Wm. Moo, Albert Hyde, Recti
Chamberlain, Ray Vautlerbeck,
Richard Bnrle, Cecil Magone,
Frank Bugbee, Ivan Faber, Bert
Suntlstrom, Gail Perrine. Nor
man Nelson, Grover Barron,
Harry J. Simmons, Thos. Rob
erts, Max J. Witters, A. Tall
man, G. W. Stevens, ChrlBt
Llnd, William E. Galloway.
Geo. Worthlngton, Jack L.
Douglas. Joy Milton Cnrnnhnn,
Elmer Flynn, J. Elmer Thomas.
Eugene Small, Howard and Ba
sil Holcomb.Carl Smith.Spragiic
B. Marsh, William Wnrtl, Bert
Sundstrtim, Glen Weiser, Louitt
St. Johns, John I". Browuley.
Ross Cation, lhos. Cochran,
Dewey Brown, Henry J. Amala,
Alva and Ralph Smith, Eugene
Thurmond. Harry Reichtmtyer,
George Schmidt. William Sliced.
AlecS. Cokalas, Louis Metiher.
Roy Muck, Paul Irvine, R. L.
Smith, Frank Sleichen, Genrxe
I. Letson, Merle Andrew Teel
ing. Guy Edwin Tecling, Albert
Wrinkle, Eneas Small, Raymond
Sprouls, Robert and Roy An
drews, Leonard 11. Gsgen. Frank
Carlson, John B. White.
New Industry Here
The Valvoless Rump .ft Foundry
Co. has leased nil the itoierty
of the Star Sand Company at St.
Johns and will immediately be
gin the establishment of m mod
ern machine shop at.d foundry
plant. Tho nlnns for the new
building to lie erected are beiny
prepared by Architect Mac
Naughton Raymond. A iwrmit
has already been taken out lor
the machine shop, which will
cost about $1000. and a building
in the rear or the dock HXJxia)
I'eet, which was utihxed several
years ago by the Vulcan Iron
Works, will be used as a foun ir .
Tho enrooration ultimately in
tends to engagi' fitting out
One of tho useful men books
s The Margin of lianiunoss by
ThottnQuay Franks. "The world
is taking a stock account ol its
ideals. When strong nations
aro flushing, people are thinking,
want noes produce real Kwer in
a nation? A nation s sirenuiu
is measured by its health, its
power by its wealth, but beyond
these is the spirit wnu-n
animates1 them. Time, money
and health add to living a mar
gin of happiness. The more
time and money one can reason
ably save, and the moro perfect
the health, the wider tho mar
gin of happiness. This book
is intended as a signboard point
ing out to others the wuy to a
wider margin of happiness."
Good doctors ami many public
honlth authorities agree that
Americans would bo healthier,
happier und hotter oil' every way
by eating ono-quartor to one
third less food.
Thelma is the queon of per
fumes. Get it at Currins.
Teacher of Pinno
Technic mid hand development.
Pupils developed fr un tH-gitming to
public RpjK'uianee. t
Studio 1.7 8 0h n:' in NdR.
Si 2 N'ottli K I1ivk -if 1 1
I'hones Mmti 3319; Co! 391.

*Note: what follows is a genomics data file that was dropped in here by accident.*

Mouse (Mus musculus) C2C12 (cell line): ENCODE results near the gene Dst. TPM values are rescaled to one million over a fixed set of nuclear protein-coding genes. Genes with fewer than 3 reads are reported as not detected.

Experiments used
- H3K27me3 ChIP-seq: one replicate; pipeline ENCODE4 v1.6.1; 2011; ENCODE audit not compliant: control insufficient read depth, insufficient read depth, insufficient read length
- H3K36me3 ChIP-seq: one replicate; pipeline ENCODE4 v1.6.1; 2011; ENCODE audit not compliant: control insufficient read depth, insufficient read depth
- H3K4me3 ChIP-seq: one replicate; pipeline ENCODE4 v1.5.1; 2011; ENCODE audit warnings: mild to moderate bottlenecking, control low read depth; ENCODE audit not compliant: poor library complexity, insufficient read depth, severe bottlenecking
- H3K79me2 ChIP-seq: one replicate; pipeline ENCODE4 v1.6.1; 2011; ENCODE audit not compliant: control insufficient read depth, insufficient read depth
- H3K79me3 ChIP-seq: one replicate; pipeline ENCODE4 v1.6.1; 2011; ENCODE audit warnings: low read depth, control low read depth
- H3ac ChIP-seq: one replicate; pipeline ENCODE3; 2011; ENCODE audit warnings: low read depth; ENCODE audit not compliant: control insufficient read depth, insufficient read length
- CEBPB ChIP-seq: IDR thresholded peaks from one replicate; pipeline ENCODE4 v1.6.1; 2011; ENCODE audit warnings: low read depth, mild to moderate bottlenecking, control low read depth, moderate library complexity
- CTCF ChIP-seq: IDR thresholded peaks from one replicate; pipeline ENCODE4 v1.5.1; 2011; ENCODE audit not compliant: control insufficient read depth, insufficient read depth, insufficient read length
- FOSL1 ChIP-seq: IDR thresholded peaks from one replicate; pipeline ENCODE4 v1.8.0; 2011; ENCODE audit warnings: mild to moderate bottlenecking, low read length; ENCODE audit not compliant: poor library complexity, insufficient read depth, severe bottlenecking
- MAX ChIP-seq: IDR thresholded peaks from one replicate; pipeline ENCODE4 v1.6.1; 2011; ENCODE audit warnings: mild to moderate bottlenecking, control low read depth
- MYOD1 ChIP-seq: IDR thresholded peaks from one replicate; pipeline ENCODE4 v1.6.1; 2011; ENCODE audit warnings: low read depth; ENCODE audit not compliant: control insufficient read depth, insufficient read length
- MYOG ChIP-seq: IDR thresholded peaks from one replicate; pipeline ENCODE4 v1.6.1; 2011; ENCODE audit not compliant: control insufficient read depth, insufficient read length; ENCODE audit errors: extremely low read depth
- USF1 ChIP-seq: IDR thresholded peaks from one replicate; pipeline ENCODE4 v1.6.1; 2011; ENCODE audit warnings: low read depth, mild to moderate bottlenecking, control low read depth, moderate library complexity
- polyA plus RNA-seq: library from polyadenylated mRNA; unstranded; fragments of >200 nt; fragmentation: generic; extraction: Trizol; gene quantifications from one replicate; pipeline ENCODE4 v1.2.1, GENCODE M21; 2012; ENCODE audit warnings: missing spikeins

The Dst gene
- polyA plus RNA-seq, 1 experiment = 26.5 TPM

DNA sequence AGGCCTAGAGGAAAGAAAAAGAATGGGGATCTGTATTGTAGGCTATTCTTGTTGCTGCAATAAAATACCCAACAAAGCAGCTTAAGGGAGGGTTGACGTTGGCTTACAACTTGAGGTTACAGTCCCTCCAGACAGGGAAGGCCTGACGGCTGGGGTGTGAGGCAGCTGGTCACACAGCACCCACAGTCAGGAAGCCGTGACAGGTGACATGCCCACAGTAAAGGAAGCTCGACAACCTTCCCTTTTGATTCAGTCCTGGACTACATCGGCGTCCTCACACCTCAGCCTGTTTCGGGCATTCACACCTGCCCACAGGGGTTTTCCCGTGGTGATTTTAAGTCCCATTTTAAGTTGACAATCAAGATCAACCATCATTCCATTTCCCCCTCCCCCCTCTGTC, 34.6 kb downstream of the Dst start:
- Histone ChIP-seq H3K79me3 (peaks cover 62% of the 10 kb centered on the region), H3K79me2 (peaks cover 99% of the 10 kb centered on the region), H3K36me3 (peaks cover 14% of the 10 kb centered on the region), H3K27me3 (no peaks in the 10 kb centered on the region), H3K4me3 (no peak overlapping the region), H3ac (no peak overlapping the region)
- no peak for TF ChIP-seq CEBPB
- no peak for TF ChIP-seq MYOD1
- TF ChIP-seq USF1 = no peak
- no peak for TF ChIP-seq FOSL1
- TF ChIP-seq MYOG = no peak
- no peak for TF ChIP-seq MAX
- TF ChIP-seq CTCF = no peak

E 1 111 c r S 11 e e d
STUDIO, -Jir. . tri.'iM St.
l'hone CnUni.btH DM
Airs. Gabriel Pullin
Avniluhle for Cotiettt- mH R riiHla
if5 I.titliliittd Street. m- 1 W rtfl
l'hone Cnliitnl.i J-2
Airs. Prank A. Rice
Violin, Mandolin and Piano
I'blill nt IWItv Ihimtt
Mltlilm: Mil W.J. I111 Mnrl
IVIrplinlir Columliin S'O
'readier of Siniim
A stint nut to John Clmie Moni.i'h
SC17 Colntiihi.i Ml Ik M ' t g
W.J. (illvti,,)., M.I). l-..K.Sitl it li.
Drs. Gilstrap & Seely
Physicians and Surgeons
Glasses Accurately Pitted
OI'I'ICU HOI KS
tl.(K) tii lit M. OI'l'ICI'.S
I SO to I t) I. M. I'trnt XatMmt
?:(H) lH;(XI I'. M. Hank RuIMIhk
Sim.l.iyH. 11.00 t III:) A. M.
Dr. Evart P. Borden
Pa inlaw Bxtmelioii of Tuth nndur
Nitrous Oxide Gas
Ollice I'oniiiMiiU It tuk tiltlg.
OIlW tilHiiie Col. tl2fi; im 4toll-Col. -177
limit, U-IS n. in.; !: ft uwl 7-U p. in.
Dr. Herbert h Jonefe
311 North Jersey Slreel
Olli.e Hum; .mil li-8 in.
Kin. I'Iioik- 0lmnl. i (tUO
Ollin 'h... I . IiiiiiImj J7
J(H2IMI AkCMI:M2Y, AU).
Ollice Room 5
Peninsula Hank Buililinn
llourit v uid. hi j i 5 l- hi. him!
Office plume Col. js: K. old
DR. J. VINTON SCOTT
Dl&r llourott 1 lu 10-7
Kuuly V II
IVnitMula lUnk UMu.
OStt'v I'ttoitc Cttluiiiltm uo
Kmnklit 1'lutur I'oluiiibm 71
Drs. Alulkev& Pickens
The irtoUhkioii pi.iiiictri m it
vul iims I mitt Itea
HATISHAl ri'N r.l'tKAKTKi 1
Ottiti Immiik: a SU t IS M . I SO t
ami ; ae i t i m
fit-.! Nut..ii.il . .i k mi "liny
(a c ii n.i.uifca
'I' In- wliri' ! i Mivicc ami
i.iiiIo un tr aliiu-ut Cbelrt n'
hair tilling ri. im Hirt-tul ulttrnlluM,
1O0 BURUHOTOH STREUT
Davis Barber Shop
un.l HA i II KOuM
S W. IAVIS. PruNltr
108 I'lulaiklpl.u St. liathxSSc
l:DA0NDS0N & CO.
IMumlrinjr, lleatin & Tinning
We Repair Aluminum Wart
i-itoiic Col. tw 10? S. Jtnty lit.
I MERRY C. STROUD
Tirtt NatioMl Bak t - Ufa
ST. JOIINS ... uRfcCOfc'
J. II Harvry
P.&H, Transfer Co.
Phono Columbia 30S
j. .6 X Jersey St John, Ore.
St. Johns Undertaking Co.
208 N. Jersey Street
I'ttont-. Columbia 187
Cil Our Pr'ces Befcre fioiag to hrtland